It has been a busy 12 months for Axa UK’s head of legal affairs Edward Davis and his team, with mergers, acquisitions and the establishment of the insurance and healthcare group’s first global legal panel taking up the majority of their time.
The surge in activity is due to the insurance group’s ’Ambition 2012’ strategy coming into its own after it was launched in 2004.
The plan has the strategic objective of entering 2012 having doubled its revenue and tripled earnings as a worldwide group on the 2004 benchmark.
Axa’s new tactics have, as a result, kept Axa UK’s in-house counsel extremely busy.
The company’s latest acquisition of financial protection company Winterthur has been its biggest yet, completing just before Christmas. The addition of the Swiss company has also led to the Axa legal team increasing in size by half-a-dozen lawyers.
Davis explains that, while Axa continues to look at M&A work, a focus is being given to increasing its distribution arrangements with external parties.
“The latest one was with Tesco, which sells our healthcare products at the checkout, which was a great get. Also we’ve arranged the distribution of stand-alone creditor insurance with the Post Office,” explains Davis.
Another major change for the insurance group was the introduction of a 14-firm global panel last October. Axa’s regional subsidiaries have always had their own local panels, but with the business expanding and becoming a much bigger international player, the company felt the time was right to reflect this with an overriding panel.
“The global panel was put together to deal with the international aspects of Axa, such as cross-border issues,” says Davis. “Our Paris base led the beauty parade, with input from the UK and other Axa subsidiaries, with the bulk of the firms on the panel coming from the UK.”
The UK-based firms that managed to land a spot on the roster were a mix of City firms and sector specialists. Clifford Chance, Clyde & Co, Eversheds, Holman Fenwick & Willan, Kendall Freeman, Linklaters, Lovells, Mayer Brown Rowe & Maw, Norton Rose and Simmons & Simmons all secured places.
US firms Debevoise & Plimpton, LeBoeuf Lamb Greene & MacRae, Sullivan & Cromwell and French firm Gide Loyrette Nouel were also picked.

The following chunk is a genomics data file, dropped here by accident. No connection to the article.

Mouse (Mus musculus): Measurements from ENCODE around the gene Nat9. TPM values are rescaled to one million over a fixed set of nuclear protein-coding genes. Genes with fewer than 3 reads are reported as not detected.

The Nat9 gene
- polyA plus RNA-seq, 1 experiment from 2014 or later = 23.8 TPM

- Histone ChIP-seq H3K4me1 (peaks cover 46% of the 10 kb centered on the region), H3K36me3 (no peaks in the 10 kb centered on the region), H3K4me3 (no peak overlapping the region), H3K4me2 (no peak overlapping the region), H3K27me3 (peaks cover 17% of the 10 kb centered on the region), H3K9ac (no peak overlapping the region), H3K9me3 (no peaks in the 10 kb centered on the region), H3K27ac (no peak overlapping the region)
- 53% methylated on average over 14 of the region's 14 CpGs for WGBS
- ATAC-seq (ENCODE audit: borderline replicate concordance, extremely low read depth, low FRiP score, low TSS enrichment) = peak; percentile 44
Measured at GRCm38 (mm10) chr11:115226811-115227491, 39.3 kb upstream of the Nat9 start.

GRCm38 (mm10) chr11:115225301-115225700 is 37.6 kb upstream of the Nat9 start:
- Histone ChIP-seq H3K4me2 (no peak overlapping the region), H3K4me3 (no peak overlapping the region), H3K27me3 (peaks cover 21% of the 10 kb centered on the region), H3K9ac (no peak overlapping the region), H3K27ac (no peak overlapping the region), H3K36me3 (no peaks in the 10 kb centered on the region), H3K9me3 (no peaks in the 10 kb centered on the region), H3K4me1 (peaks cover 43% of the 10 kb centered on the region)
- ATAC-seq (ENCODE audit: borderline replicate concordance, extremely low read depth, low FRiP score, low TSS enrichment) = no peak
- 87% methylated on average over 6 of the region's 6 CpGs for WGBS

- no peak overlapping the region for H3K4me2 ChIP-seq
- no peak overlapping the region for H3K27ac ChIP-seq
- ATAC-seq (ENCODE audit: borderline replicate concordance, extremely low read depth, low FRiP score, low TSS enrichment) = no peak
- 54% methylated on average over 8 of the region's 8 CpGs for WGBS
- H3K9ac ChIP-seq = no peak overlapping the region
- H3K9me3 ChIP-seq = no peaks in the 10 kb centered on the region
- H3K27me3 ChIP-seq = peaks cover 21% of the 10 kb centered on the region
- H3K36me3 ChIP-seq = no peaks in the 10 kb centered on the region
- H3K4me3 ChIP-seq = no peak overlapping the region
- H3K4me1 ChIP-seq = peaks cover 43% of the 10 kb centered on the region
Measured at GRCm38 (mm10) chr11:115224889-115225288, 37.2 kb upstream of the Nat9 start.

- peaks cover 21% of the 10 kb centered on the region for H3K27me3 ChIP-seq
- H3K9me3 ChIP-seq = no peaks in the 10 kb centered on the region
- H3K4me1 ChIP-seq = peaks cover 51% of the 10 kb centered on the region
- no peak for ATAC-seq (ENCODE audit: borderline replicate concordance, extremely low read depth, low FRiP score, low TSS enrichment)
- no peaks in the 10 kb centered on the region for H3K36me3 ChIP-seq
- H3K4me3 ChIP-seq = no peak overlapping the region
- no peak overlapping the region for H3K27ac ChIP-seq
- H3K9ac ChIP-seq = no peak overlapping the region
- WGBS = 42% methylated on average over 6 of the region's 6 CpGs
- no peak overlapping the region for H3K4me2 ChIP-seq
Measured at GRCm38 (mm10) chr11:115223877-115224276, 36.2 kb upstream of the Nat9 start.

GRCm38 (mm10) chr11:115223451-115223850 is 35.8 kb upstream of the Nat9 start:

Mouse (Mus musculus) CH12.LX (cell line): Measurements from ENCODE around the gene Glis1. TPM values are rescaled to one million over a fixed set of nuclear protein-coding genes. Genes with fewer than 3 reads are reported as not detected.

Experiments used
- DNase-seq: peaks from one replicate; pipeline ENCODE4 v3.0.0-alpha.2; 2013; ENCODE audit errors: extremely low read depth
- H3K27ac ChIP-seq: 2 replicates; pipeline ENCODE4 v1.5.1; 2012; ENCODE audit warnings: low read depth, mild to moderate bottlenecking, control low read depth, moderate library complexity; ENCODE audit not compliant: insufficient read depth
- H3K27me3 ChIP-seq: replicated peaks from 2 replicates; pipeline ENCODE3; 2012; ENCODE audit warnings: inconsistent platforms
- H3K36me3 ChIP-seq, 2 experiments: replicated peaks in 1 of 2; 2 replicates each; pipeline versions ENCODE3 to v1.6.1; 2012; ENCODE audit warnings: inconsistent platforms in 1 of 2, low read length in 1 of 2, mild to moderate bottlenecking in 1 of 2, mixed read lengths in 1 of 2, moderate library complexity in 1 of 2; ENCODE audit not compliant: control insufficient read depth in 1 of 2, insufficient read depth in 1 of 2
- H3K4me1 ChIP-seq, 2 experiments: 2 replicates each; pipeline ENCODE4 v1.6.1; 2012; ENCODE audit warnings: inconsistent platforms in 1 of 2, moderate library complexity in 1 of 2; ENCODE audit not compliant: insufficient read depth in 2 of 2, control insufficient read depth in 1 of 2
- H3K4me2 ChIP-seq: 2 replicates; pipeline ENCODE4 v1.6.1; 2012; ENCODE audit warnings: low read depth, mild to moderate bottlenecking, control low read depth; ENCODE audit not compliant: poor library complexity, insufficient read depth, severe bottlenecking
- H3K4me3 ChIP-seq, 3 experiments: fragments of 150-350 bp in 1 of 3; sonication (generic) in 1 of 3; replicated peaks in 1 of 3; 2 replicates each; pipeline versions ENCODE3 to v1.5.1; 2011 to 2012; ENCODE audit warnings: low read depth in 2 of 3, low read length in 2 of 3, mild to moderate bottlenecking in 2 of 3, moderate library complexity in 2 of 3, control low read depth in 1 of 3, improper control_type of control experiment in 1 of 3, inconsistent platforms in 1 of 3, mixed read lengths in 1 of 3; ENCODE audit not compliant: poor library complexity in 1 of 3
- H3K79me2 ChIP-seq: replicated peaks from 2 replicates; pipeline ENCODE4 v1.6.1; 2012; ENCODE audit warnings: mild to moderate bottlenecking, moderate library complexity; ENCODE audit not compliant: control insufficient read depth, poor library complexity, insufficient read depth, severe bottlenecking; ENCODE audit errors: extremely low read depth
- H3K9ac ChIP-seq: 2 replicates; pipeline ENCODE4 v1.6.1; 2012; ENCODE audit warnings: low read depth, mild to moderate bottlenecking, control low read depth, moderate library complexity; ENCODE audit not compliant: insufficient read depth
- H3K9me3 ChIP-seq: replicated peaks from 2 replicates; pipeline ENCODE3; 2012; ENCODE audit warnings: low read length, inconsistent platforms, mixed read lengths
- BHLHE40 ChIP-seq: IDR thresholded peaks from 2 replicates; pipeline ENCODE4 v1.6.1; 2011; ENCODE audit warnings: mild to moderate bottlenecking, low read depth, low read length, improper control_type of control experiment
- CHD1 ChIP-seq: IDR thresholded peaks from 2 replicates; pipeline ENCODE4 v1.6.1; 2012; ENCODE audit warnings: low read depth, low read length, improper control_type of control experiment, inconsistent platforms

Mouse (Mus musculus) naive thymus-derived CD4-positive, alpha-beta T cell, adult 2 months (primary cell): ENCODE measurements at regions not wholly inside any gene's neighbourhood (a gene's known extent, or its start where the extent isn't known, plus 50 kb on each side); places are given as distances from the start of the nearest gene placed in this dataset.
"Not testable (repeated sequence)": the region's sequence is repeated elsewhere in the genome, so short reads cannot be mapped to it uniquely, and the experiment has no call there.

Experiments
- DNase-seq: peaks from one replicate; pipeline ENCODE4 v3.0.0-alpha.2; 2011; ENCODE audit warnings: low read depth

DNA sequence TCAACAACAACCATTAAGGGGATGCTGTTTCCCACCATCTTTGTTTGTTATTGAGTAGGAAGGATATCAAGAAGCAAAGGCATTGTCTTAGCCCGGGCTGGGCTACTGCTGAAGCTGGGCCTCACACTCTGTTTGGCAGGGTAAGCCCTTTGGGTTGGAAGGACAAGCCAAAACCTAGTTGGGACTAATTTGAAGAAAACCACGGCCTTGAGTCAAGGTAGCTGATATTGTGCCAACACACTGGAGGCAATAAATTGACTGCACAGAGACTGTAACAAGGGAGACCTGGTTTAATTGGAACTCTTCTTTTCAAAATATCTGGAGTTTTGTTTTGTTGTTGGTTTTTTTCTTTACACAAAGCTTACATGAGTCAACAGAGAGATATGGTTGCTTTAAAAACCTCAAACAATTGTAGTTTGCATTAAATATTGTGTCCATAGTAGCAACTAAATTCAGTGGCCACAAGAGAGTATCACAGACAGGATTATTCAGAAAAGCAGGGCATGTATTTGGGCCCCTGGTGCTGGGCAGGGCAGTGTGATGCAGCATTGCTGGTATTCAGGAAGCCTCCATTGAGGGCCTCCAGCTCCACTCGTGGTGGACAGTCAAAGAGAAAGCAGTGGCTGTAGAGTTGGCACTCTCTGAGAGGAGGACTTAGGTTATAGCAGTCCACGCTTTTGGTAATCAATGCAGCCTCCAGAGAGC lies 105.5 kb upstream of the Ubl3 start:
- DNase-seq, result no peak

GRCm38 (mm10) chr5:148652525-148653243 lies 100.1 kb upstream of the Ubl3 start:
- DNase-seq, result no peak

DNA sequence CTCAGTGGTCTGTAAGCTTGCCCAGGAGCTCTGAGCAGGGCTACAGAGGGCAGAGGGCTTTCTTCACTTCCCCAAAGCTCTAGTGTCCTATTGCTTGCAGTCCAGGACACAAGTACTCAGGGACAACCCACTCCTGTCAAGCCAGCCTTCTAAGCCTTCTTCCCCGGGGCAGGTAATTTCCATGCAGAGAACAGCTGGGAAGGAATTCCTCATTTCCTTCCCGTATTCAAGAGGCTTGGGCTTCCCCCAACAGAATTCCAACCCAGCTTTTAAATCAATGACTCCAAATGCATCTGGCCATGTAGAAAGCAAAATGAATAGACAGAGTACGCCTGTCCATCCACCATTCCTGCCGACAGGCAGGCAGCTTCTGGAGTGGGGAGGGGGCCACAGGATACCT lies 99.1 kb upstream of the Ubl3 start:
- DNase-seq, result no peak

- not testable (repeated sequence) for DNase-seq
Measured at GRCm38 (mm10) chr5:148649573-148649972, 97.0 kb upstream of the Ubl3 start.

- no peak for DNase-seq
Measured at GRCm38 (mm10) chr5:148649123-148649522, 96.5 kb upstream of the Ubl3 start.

From Axa’s UK panel both Pinsent Masons and Bird & Bird missed out on global roster spots, but this was due to the firms having more national focuses, explains Davis.
He adds: “The global panel hasn’t tried to cover all the local needs of every territory we operate in. These are all firms we’ve had a relationship with to date and have worked with on corporate matters or complex claims, and they’re all firms that can work on a multijurisdictional basis for us.”
The decision to make up the panel of firms that already had relationships with Axa simply came down to the fact that the company knows that these relationships work well.
“The main thing is that you can have a very open relationship, where we share a similar philosophy, and so can work with a shared collaborative approach,” says Davis.
Axa ensures its strong relationships with the panel firms through the acceptance of seconded lawyers on a regular basis. The secondees will spend on average six months with the in-house legal team to see how it works and the approach it takes.
Davis says: “Through this process we get to establish strong links with that firm and vice-versa, so much so that we’re able to sing from the same hymn sheet.”
With continuing expansion there are many challenges ahead. Davis says he sees this coming mainly from the requirements imposed on commercial businesses by the Financial Services Authority (FSA).
“There are a lot of black-letter regulations set up by the FSA to which regulated firms must adhere. Some, maybe all, however, are quite broad principles, which does create a challenge of how to complete all the requirements the FSA have. So we have to spend a lot of time considering the principles based on the regulations,” Davis says.
Davis feels that the FSA could assist companies with their legal obligations by introducing guidelines.
“But in the meantime we’ve set up our own legal framework to tackle the nuances in the FSA requirements as to the issues of engagement with businesses, which we review every year,” he says.
In terms of his own feelings about in-house counsel, Davis explains that he feels having legal professionals within an enterprise gives a company “added value”.
He adds: “Working within a business means that you have to take on its commercial approach to the legal issues you face and so you can provide the right solution the first time around.”
Organisation: Axa UK
Legal capability: 27
UK group general counsel: Edward Davis
Reporting to: Group business risk director, Ian Richardson
Main law firms: Eversheds, Linklaters, Pinsent Masons, Norton Rose
Edward Davis’s CV
Education: 1984 – University of Nottingham (LLB hons)
Work history: 1988 – qualified as a solicitor, Denton Hall; 1994 – in-house, PPP Healthcare; 2000 – in-house, Axa UK; 2001 – appointed general counsel, Non-Life Axa UK; 2004 – appointed head of legal and general counsel, Axa UK
UK head of legal affairs
|UK head of legal affairs:||Edward Davis|
|Reporting to:||Group business risk director, Ian Richardson|
|Main law firms:||Eversheds, Linklaters, Pinsent Masons, Norton Rose|
|Edward Davis’s CV||
1984 – University of Nottingham (LLB hons)
1988 – qualified as a solicitor, Denton Hall;
1994 – in-house, PPP Healthcare; 2000 – in-house, Axa UK;
2001 – appointed general counsel, Non-Life Axa UK;
2004 – appointed head of legal and general counsel, Axa UK